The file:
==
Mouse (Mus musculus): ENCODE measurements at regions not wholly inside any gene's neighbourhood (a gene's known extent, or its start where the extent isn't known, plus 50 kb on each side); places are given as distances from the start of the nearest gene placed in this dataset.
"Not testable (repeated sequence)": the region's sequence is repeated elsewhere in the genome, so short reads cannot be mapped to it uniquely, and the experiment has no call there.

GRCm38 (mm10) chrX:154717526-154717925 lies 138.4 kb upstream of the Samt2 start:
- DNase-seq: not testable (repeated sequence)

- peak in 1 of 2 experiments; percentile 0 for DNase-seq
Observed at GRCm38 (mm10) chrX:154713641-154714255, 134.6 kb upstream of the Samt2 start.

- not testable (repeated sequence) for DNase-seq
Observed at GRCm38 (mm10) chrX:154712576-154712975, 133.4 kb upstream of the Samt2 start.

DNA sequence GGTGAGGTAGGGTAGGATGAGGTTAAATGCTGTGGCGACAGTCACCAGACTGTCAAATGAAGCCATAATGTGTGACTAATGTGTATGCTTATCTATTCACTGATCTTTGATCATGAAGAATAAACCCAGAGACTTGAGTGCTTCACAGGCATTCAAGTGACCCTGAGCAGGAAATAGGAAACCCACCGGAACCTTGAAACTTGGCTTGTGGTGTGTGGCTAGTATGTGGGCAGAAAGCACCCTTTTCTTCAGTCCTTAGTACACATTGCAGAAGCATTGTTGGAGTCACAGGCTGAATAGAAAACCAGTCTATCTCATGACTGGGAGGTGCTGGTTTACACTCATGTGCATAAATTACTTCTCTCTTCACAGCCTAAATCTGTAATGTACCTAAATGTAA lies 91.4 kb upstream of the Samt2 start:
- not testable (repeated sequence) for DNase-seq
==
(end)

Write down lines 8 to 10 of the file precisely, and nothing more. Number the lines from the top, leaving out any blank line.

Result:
Observed at GRCm38 (mm10) chrX:154712576-154712975, 133.4 kb upstream of the Samt2 start.

DNA sequence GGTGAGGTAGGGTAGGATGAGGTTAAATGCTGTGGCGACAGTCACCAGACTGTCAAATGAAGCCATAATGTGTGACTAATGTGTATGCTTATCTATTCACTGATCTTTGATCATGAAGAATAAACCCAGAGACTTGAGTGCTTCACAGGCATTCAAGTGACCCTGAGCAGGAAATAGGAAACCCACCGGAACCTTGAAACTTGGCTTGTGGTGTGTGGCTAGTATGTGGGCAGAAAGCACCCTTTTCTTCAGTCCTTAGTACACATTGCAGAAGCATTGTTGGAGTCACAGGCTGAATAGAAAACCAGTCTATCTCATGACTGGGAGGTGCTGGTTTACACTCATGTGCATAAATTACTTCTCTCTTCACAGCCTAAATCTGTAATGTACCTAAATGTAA lies 91.4 kb upstream of the Samt2 start:
- not testable (repeated sequence) for DNase-seq